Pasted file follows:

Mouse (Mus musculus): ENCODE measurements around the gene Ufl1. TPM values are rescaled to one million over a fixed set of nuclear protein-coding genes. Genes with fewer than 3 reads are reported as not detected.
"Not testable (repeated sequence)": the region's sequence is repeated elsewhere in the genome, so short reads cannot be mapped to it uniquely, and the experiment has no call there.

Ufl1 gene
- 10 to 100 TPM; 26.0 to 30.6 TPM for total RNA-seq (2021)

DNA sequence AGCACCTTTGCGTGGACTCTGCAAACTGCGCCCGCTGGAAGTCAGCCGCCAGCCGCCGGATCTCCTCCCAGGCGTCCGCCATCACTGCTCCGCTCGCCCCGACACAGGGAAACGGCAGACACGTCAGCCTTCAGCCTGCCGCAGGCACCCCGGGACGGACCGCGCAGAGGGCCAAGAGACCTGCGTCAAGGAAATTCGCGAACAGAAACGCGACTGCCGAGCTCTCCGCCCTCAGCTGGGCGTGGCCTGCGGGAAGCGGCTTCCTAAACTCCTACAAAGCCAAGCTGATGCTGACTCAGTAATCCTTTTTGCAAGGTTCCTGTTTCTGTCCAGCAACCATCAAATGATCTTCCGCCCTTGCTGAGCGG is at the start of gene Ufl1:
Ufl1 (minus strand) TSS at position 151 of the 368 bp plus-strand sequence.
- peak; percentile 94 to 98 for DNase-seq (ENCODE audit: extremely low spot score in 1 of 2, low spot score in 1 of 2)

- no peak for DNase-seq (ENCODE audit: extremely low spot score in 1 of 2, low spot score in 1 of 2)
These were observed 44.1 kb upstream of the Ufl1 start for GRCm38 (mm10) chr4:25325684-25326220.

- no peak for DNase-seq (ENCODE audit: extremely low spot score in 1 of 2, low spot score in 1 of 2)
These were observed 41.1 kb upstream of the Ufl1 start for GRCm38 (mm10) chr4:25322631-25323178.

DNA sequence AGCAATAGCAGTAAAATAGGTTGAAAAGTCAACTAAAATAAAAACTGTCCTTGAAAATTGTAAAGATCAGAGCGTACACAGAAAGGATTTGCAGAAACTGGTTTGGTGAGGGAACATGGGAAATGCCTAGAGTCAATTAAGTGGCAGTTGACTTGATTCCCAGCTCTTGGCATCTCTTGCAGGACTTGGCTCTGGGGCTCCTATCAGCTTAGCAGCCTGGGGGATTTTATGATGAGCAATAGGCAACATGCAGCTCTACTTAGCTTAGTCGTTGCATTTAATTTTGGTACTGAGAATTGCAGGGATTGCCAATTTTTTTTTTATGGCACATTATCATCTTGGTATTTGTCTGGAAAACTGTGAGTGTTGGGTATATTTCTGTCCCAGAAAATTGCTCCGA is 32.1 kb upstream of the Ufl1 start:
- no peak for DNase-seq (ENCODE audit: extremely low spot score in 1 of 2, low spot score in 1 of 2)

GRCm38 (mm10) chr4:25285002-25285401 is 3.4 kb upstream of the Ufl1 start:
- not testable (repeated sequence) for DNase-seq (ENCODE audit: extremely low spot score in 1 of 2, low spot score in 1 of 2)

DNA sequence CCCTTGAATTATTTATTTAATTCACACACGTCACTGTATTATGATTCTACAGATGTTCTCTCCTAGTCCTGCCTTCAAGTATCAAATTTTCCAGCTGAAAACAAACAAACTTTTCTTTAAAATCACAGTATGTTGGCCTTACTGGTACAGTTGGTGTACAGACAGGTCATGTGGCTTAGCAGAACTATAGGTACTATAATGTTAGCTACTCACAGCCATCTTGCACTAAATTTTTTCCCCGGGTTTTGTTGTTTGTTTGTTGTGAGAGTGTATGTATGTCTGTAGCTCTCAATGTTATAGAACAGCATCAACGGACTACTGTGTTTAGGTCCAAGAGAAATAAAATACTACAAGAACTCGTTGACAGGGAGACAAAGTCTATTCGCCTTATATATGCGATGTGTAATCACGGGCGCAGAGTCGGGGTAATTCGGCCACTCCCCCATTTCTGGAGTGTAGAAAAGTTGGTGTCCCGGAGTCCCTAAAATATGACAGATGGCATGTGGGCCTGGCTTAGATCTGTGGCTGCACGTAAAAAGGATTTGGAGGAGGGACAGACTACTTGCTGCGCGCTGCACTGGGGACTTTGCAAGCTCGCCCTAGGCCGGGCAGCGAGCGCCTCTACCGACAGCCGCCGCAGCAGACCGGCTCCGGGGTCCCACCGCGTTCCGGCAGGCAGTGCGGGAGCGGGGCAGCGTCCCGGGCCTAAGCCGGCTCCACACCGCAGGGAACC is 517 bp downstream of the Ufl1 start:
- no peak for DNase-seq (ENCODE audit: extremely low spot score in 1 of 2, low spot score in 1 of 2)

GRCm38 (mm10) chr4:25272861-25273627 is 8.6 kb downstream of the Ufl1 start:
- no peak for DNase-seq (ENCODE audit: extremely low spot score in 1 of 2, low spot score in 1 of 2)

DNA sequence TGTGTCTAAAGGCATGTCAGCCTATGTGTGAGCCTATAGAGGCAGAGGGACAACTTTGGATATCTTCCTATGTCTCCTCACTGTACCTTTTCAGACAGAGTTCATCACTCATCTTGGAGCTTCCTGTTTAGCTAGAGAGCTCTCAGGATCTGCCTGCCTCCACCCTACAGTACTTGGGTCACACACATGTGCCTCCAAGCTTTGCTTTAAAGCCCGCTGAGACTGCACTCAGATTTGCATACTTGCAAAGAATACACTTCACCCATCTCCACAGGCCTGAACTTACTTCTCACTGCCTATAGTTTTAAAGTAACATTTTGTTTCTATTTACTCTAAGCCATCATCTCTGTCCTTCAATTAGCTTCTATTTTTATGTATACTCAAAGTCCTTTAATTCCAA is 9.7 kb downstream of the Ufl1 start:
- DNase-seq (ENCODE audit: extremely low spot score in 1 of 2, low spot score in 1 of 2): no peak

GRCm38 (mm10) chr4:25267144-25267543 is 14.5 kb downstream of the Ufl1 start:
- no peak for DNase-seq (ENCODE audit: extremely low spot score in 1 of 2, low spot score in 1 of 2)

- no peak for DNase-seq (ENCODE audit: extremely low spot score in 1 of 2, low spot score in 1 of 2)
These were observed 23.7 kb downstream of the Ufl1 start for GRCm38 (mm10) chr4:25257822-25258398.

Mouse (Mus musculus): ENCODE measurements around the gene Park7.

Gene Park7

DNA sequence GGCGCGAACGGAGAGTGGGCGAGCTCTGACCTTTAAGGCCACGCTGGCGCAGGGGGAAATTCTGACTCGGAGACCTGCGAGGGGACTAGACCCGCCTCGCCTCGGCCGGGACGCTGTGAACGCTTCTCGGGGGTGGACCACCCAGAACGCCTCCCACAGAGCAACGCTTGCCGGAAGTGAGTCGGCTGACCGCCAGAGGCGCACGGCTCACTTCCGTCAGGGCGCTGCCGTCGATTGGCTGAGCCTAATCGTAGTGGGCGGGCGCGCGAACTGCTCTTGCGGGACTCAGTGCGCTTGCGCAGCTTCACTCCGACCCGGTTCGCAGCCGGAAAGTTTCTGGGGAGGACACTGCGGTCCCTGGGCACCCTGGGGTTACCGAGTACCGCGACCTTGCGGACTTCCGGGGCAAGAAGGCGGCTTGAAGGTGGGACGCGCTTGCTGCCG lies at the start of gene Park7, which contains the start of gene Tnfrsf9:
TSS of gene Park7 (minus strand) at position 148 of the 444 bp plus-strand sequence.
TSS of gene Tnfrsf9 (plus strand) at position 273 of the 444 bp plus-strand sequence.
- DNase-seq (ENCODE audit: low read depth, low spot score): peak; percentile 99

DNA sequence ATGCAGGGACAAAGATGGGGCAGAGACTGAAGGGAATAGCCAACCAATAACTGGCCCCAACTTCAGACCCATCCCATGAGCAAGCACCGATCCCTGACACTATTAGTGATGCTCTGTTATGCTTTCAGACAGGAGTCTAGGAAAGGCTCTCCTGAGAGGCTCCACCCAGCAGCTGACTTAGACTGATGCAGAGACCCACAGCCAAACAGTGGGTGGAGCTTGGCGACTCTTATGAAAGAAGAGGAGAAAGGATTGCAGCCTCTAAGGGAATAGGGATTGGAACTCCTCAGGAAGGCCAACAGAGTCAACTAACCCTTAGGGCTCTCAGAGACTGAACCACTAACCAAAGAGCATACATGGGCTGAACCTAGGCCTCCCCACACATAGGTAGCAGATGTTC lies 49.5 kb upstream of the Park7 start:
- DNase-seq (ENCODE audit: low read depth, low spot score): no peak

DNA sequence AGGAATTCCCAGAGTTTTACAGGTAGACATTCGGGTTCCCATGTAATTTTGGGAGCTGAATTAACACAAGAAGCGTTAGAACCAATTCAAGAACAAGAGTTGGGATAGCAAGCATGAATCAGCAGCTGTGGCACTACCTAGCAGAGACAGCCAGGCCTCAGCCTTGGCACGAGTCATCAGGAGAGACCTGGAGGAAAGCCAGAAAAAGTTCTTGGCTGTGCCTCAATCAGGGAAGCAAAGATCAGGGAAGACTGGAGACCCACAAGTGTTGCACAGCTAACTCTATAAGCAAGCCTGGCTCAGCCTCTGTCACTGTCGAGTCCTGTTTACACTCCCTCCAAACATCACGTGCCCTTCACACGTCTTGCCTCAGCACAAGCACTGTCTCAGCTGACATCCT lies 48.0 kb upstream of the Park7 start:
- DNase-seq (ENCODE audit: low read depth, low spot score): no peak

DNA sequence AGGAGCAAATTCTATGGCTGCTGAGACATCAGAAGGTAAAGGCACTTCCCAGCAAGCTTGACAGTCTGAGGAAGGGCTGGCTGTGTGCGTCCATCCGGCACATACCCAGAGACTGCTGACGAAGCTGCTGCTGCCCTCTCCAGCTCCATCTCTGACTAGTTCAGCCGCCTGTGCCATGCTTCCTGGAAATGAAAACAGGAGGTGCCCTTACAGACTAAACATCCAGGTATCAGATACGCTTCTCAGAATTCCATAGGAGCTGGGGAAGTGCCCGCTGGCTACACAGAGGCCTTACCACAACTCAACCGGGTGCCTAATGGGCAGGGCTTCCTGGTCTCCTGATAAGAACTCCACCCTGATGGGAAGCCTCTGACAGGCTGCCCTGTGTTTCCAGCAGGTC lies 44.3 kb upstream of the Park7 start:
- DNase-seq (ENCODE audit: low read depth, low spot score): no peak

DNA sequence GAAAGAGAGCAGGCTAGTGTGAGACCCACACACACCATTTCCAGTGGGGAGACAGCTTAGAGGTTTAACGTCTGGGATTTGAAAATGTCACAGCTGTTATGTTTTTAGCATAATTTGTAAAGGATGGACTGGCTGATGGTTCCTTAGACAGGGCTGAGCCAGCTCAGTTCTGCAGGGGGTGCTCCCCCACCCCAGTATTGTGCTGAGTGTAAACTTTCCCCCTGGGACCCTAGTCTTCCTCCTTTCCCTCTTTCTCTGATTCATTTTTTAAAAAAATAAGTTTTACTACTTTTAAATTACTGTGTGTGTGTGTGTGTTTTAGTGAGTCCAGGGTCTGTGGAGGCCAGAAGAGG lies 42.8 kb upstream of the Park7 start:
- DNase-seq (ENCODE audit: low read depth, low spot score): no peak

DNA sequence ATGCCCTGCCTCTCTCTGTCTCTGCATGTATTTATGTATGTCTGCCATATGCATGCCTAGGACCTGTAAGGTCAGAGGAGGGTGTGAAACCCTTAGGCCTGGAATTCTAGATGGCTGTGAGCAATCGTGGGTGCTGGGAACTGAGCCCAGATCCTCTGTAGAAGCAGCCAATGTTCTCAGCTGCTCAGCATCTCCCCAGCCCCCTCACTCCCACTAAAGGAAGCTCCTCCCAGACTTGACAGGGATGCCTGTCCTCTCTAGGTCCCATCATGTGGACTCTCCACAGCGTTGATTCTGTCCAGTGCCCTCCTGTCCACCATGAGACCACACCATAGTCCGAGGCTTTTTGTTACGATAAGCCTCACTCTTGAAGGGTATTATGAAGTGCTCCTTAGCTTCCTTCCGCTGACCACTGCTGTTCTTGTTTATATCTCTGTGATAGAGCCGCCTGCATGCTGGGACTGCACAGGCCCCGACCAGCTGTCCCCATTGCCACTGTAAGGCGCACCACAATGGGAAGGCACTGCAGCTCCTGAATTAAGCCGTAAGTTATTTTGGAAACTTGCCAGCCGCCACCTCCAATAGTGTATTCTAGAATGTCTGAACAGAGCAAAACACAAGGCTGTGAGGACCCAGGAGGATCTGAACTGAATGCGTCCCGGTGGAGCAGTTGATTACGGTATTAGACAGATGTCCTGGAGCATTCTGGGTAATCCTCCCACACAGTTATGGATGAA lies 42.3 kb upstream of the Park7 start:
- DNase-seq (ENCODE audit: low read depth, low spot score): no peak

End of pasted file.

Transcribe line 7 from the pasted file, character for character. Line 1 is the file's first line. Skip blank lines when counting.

- peak; percentile 94 to 98 for DNase-seq (ENCODE audit: extremely low spot score in 1 of 2, low spot score in 1 of 2)